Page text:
For Anita Taylor, founder of the Jerwood Drawing Prize, and an important art educator: “The act of drawing is fundamental to the process of both creative development and as a means to encounter and examine the world. The heart of my practice revolves around the culture of reinterpretation and re-evaluation of experience through a sifting of the past and of reverie within the present.” These thoughts are visualised or embodied through the act of drawing that prepares the way for her large narrative paintings.

Taylor continues: “The cathartic moment of pinning down a transitory moment is elusive, as ephemeral as catching a glimpse of oneself in a mirror. It is a moment that is both immediate, but not instantaneous like the snap and click of the single photographic lens. More a lens on the world that adapts and adjusts perspectives, focus, location and distance – the perceptual basis of seeing – collating information from different sources, perceiving and rendering an equivalent depiction”.8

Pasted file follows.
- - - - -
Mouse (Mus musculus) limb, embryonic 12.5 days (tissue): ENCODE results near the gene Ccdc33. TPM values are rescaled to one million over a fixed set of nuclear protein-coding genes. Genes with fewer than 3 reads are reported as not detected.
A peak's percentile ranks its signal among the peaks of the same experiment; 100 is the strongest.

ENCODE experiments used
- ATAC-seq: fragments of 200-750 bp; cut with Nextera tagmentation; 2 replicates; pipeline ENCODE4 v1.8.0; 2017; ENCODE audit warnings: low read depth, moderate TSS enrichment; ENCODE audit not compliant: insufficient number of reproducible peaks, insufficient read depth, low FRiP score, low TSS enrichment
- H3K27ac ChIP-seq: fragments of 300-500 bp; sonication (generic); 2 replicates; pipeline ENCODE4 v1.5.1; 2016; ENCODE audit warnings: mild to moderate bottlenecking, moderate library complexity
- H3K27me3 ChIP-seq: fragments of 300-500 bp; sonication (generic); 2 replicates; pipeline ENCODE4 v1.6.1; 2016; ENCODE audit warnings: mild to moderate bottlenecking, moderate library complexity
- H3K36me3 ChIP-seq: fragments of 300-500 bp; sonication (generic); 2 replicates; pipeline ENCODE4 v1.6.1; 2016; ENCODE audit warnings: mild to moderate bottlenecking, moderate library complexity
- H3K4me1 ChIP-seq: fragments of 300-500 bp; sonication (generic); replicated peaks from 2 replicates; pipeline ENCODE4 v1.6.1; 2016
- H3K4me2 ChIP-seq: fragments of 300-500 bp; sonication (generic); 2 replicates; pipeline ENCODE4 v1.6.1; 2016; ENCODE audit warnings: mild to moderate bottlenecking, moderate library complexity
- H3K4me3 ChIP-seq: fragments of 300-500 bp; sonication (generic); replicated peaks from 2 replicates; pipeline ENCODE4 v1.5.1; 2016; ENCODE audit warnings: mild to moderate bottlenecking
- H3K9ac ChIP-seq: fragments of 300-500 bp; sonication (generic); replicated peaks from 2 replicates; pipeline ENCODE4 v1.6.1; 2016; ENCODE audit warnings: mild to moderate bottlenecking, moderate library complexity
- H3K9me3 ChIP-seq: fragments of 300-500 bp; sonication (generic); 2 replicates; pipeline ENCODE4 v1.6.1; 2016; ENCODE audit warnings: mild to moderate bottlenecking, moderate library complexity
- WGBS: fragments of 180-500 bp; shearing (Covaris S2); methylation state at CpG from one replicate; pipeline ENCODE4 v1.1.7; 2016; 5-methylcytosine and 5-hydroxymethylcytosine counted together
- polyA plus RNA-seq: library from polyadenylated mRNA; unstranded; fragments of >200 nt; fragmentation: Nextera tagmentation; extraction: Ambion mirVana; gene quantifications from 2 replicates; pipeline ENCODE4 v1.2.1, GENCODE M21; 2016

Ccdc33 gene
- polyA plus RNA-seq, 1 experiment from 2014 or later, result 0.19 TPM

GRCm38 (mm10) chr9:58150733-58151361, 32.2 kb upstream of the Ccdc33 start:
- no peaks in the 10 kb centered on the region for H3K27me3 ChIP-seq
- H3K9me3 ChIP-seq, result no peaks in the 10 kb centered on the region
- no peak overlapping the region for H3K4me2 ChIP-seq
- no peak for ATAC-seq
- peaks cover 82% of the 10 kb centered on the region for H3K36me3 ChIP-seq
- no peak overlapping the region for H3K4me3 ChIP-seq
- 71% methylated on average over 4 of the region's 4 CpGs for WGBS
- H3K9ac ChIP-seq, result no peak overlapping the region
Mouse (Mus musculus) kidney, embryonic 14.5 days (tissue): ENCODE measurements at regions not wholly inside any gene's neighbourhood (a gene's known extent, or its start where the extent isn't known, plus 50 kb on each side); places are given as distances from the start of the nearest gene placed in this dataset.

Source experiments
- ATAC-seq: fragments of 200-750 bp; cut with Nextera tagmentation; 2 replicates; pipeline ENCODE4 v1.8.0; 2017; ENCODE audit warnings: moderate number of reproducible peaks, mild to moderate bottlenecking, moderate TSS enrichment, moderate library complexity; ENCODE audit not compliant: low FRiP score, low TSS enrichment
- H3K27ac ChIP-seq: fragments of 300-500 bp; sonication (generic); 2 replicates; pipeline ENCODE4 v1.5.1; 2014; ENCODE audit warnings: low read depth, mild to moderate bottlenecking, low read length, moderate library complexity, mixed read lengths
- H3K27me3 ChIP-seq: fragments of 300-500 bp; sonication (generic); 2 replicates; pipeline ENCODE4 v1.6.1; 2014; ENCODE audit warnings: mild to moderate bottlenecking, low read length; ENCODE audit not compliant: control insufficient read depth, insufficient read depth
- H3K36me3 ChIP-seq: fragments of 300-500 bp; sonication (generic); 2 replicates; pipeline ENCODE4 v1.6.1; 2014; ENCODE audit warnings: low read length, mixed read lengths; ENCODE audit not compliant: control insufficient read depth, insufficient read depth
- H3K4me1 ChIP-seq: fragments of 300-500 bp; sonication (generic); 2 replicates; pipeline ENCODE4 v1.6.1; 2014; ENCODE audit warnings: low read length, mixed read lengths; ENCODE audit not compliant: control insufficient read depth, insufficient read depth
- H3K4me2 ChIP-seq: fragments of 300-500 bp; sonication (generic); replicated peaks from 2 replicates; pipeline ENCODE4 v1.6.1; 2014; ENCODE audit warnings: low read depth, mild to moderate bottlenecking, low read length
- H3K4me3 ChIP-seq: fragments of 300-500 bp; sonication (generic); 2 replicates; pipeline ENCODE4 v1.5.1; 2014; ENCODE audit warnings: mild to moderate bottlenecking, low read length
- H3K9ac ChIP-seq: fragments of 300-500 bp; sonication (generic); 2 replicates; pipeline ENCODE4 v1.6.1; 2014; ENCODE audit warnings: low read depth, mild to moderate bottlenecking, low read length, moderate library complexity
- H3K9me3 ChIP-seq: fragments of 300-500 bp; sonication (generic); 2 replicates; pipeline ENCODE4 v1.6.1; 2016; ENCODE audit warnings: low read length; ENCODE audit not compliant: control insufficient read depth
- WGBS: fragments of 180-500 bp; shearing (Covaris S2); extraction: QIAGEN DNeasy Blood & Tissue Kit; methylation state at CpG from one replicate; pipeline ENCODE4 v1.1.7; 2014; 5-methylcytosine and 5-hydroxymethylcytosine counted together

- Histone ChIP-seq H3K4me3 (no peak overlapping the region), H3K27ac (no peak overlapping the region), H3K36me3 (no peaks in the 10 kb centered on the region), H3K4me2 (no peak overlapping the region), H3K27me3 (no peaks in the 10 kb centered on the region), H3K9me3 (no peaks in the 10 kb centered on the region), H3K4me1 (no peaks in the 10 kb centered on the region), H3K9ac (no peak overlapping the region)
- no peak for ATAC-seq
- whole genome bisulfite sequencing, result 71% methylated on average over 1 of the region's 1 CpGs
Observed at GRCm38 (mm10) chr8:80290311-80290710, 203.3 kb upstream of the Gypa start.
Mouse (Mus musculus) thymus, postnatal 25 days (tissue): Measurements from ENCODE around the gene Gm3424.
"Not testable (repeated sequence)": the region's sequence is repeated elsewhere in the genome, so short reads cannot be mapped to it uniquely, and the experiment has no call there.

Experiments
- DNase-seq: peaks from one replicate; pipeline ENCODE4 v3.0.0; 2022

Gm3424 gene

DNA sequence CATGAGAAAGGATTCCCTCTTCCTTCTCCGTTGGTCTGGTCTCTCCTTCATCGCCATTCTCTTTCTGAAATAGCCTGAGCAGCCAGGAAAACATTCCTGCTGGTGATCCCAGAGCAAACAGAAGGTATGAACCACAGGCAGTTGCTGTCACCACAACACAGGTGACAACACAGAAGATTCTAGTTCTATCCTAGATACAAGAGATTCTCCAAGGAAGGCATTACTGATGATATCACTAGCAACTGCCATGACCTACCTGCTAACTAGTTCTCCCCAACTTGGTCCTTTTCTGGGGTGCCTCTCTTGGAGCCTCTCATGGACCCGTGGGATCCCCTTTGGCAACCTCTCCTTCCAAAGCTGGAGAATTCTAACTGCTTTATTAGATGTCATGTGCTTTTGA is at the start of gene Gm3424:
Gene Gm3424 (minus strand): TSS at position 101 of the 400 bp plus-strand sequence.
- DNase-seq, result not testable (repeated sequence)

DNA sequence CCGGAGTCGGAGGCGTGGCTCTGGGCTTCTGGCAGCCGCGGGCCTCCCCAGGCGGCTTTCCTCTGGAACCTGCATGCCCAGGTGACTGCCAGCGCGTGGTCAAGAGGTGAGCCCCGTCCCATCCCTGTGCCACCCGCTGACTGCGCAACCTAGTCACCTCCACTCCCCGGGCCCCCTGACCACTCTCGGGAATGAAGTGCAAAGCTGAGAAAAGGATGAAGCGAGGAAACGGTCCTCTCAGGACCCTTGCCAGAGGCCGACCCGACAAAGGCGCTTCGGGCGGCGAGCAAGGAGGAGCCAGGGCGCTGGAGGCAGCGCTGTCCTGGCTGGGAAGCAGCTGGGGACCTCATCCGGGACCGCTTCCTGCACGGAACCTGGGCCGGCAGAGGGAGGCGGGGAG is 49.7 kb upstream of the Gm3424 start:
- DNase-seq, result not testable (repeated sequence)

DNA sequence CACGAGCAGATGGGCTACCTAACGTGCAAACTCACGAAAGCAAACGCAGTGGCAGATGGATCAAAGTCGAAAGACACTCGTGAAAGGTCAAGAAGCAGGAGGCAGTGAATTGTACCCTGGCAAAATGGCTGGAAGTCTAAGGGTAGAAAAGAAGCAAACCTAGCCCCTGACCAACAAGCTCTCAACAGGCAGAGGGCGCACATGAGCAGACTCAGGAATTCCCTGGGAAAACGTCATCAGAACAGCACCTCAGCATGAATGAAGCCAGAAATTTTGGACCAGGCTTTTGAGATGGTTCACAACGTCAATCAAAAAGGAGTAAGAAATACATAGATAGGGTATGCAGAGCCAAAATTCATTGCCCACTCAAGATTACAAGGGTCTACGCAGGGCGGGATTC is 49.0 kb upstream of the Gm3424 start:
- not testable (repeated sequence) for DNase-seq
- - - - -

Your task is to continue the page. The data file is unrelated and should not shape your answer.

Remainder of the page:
Painting Now makes a valuable contribution to commentary on the visual arts and culture in the present.

1. Mat Collishaw: This is Not an Exit. Interview by Janet McKenzie, Studio International, 3 April 2013.
2. Ibid.
3. See Painting for Stimulation: Guan Jingjing by Janet McKenzie, Studio International, 7 January 2014.
4. See Moving Beyond – Painting in China 2013 by Darran Anderson, Studio International, 9 September 2013.
5. Franz Ackermann interview with Janet McKenzie, White Cube Gallery, London, 21 January 2014.
6. Christopher Le Brun interviewed by Janet McKenzie, London, January 2014.
7. Stephen Farthing, email interview with Janet McKenzie, 2 March 2015.
8. Anita Taylor, email interview with Janet McKenzie, 5 March 2015.